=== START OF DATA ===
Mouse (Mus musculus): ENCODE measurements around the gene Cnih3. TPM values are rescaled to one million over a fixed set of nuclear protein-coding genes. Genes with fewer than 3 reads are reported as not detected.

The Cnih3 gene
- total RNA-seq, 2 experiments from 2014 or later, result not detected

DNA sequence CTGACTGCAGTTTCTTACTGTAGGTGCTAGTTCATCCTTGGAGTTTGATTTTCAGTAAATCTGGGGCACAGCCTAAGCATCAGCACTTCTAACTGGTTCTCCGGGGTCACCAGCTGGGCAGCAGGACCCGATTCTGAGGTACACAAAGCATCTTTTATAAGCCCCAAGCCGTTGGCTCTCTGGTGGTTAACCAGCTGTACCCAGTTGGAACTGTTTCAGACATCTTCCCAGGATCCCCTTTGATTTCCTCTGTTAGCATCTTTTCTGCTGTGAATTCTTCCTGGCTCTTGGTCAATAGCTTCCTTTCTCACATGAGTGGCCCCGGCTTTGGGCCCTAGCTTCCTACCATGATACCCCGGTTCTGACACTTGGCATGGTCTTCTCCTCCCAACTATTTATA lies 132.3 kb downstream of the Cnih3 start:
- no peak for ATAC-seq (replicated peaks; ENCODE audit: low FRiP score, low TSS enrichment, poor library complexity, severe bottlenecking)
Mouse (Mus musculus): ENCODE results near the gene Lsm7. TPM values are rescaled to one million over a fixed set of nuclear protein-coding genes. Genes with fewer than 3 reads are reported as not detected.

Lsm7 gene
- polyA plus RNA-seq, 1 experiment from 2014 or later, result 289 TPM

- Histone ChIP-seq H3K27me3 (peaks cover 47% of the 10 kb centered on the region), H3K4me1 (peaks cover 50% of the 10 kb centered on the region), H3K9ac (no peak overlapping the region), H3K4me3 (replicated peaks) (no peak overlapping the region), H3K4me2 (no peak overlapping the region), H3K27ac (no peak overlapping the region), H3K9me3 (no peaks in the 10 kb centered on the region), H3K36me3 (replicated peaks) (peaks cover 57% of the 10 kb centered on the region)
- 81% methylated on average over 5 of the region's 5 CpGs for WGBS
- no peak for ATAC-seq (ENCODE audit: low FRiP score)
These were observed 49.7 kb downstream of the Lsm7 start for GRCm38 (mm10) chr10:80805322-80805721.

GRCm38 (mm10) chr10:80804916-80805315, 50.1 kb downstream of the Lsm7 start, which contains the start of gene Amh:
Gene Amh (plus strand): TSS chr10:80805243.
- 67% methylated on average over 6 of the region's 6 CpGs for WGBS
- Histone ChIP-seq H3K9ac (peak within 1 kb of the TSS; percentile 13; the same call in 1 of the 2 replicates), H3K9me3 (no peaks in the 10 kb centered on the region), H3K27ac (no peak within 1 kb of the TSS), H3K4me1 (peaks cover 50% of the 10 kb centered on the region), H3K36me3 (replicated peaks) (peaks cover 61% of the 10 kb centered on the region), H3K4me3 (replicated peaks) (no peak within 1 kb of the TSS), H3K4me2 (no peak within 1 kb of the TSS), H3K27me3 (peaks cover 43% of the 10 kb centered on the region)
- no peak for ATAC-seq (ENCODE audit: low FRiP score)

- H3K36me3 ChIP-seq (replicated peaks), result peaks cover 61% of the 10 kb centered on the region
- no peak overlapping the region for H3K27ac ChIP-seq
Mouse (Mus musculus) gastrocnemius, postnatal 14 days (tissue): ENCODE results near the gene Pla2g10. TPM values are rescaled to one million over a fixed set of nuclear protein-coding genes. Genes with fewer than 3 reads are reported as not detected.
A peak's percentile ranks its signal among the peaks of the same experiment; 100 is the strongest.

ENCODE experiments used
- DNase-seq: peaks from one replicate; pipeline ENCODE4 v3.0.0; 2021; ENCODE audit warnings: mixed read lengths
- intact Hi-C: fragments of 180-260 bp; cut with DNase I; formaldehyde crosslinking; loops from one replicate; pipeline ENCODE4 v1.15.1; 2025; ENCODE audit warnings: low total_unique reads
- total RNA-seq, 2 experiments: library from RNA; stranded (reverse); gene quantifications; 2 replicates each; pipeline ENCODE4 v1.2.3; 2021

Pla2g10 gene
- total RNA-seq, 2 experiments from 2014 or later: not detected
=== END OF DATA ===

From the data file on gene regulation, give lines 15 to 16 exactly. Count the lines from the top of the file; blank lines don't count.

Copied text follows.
- 67% methylated on average over 6 of the region's 6 CpGs for WGBS
- Histone ChIP-seq H3K9ac (peak within 1 kb of the TSS; percentile 13; the same call in 1 of the 2 replicates), H3K9me3 (no peaks in the 10 kb centered on the region), H3K27ac (no peak within 1 kb of the TSS), H3K4me1 (peaks cover 50% of the 10 kb centered on the region), H3K36me3 (replicated peaks) (peaks cover 61% of the 10 kb centered on the region), H3K4me3 (replicated peaks) (no peak within 1 kb of the TSS), H3K4me2 (no peak within 1 kb of the TSS), H3K27me3 (peaks cover 43% of the 10 kb centered on the region)